Calcium Osteoporosis, Osteopenia FAQ

Questions and Answers about Calcium for those with Osteopenia or Osteoporosis you.

It is natural to think that this element prevents Osteoporosis and Osteopenia since it is the main element making up our bones. It IS important for strong bones and teeth.

Frequently asked questions:

  1. What is the role of calcium in my bone building?
    The answer to your questions is rather long and complex. Here is a brief summary:It is the main element in the bones of your skeleton and in your teeth. It is also the element that your body uses to bring itself back to its normal (slightly alkaline state) when there you body has become too acid as a result of eating or drinking too much of the acid producing foods.If your body becomes too acid, it is in a state of acidosis, it needs to neutralize some of its acid. They body does this by taking calcium from its storehouse (bones and teeth) and circulating it. This balances out the acidic state and your body is restored to its natural, more alkaline, state. The mechanism that keeps your body chemistry in balance works automatically. If your body were to remain too acidic, you would get sick. (There are some researchers, for example, who claim that all cancer patients have an overly acidic ph level.) But if your body chemistry were not acidic enough, you would die.One of the great marvels of our human bodies is that they offer automatic regulation of their ph balance.
  2. So how does this affect Osteopenia or Osteoporosis?
    If you eat a highly acidic diet, your body will need to remove calcium from your bones and teeth where it is stored so as to keep your body chemistry in a healthy balance.There are several recent writers who claim that the rise in the number of people with Osteopenia and Osteoporosis are a direct result of 20th century changes in diet to a more acidic diet.. There was a time when people ate a more alkaline diet (vegetables, especially green leafy ones,fruits and dairy). But many people have switched to a more acidic diet (meat, fish, soft drinks, grains, legumes, nuts).These researchers hold that because we are eating such an acidic diet, our bodies often need to leach calcium from its storehouses in our bones and teeth to buffer the acidic state and return to our bodies to its normal slightly alkaline state. Such researchers often point to evidence that populations who still eat a more alkaline diet, do not have the number of cases of Osteopenia and Osteoporosis as we do.If we ate in a more healthful way, they claim, we would not be suffering from the lack of Calcium in our bones that leads toa diagnosis of Osteoporosis, Ostoepenia.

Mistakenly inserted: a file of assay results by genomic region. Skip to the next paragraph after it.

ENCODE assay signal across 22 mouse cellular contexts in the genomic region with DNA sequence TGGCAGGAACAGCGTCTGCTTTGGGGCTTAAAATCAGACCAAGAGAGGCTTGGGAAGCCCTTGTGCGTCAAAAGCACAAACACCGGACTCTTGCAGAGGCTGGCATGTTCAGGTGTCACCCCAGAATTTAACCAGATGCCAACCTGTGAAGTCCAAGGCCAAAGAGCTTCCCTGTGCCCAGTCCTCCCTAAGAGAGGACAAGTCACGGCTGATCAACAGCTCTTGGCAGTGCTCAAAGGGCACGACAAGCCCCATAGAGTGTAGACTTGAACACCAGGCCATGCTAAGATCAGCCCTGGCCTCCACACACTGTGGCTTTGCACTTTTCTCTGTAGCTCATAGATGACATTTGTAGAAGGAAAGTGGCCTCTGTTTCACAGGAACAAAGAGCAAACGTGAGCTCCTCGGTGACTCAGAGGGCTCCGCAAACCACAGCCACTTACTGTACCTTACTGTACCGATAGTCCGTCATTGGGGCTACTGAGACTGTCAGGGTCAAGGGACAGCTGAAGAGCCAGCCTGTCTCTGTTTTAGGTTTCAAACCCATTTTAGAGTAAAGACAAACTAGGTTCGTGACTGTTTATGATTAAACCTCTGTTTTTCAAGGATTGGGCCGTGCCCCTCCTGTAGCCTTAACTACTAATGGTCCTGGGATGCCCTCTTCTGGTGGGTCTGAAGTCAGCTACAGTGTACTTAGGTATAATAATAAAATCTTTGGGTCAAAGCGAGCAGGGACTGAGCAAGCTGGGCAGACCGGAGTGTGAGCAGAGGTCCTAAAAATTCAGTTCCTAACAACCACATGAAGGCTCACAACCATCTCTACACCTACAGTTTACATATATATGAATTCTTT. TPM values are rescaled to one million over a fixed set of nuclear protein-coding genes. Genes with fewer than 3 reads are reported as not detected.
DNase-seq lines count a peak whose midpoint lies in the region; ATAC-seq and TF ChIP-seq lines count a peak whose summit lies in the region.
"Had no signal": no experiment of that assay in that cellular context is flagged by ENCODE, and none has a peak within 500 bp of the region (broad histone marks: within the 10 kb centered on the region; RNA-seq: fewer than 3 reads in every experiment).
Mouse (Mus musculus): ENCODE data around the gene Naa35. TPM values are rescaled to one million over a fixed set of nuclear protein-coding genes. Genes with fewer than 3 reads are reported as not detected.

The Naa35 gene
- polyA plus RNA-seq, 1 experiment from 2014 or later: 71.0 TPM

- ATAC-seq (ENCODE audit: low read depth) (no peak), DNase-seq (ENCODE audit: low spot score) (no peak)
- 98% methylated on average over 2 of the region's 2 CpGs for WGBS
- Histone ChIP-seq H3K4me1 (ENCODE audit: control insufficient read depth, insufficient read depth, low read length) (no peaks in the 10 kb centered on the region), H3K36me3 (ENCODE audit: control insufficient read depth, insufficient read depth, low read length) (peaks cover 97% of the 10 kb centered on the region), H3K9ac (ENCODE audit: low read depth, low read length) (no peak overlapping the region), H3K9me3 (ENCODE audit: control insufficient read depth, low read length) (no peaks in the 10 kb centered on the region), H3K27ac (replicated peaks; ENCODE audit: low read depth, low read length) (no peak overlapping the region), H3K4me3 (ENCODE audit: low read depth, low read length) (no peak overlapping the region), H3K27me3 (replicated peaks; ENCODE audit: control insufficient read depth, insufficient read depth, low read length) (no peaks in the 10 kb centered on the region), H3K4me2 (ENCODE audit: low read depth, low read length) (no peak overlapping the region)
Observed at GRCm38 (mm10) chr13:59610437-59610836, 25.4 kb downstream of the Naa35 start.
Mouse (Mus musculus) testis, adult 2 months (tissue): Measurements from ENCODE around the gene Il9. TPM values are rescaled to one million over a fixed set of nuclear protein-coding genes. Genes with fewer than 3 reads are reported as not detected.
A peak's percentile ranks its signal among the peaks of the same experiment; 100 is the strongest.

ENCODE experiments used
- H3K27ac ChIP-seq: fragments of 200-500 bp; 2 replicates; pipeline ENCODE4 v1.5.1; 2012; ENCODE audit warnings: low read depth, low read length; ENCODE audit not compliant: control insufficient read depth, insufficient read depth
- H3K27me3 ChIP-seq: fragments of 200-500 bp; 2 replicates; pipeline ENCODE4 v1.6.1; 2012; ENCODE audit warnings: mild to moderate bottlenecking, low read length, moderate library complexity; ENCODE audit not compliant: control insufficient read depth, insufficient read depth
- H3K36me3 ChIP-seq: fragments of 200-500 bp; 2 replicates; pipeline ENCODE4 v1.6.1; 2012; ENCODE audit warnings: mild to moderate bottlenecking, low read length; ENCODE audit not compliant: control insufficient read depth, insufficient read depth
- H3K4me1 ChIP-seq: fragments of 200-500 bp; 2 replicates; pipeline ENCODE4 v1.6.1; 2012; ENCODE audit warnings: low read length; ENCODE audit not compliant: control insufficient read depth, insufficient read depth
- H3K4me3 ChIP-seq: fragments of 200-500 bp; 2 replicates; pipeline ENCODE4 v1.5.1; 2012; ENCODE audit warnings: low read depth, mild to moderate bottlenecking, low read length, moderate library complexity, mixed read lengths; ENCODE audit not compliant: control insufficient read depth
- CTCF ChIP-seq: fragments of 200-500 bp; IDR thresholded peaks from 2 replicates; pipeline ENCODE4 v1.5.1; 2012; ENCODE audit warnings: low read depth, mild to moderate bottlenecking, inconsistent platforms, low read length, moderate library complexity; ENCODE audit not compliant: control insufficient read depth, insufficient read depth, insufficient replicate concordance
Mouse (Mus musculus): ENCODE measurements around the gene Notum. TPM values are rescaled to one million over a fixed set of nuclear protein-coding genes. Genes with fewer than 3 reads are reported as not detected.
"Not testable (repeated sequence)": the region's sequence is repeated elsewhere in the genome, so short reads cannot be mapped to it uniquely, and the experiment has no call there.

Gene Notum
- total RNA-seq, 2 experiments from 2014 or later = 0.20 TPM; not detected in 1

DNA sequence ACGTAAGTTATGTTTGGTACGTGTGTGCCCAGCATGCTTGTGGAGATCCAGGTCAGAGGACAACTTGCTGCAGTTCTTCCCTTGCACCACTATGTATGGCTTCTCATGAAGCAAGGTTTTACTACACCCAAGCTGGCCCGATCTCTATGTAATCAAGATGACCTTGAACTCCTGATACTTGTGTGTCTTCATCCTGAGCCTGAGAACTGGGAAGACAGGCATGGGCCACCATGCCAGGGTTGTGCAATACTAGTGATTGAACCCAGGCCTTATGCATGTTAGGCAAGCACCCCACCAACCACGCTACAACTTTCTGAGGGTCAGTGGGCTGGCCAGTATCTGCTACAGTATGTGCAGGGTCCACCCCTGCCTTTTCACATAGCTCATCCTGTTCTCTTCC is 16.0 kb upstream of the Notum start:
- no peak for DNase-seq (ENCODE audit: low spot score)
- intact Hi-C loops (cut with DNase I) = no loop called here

3. How can I tell if my body is 'acid' or 'alkaline'?
    It is not difficult. Most health food stores or pharmacies sell stock PH paper. You'll want to buy a "narrow range pH paper measuring pH 4.5 to 7.5 or pH 4.5 to 8.5."You can use one of these ph strips to measure your alkaline/acid balance. Here's what to do:Swalow your saliva and then gather a bit more of it and swallow that too. Now insert a ph strip in your mouth so your saliva touches it. Remove the strip and watch it turn color. A color of blue indicates a healthy alkaline ph of 7.4, If the strip doesnot turn blue, use the color chart that comes with the ph strips to see what your ph is. Remember, a ph lower than 7.0 is acid and your body will need to counteract that acid state. If your daily food choices are making your body acidic, and you have Osteopenia or Osteoporosis, you might consider making some changes. Add 'alkaline foods' and cut back on the 'acidic foods'. (see the list of foods given above)If you have Osteopenia or Osteoporosis, these pH strips to measure acid/alkaline balance belong in your medicine chest, right beside the thermometer to measure body temperature.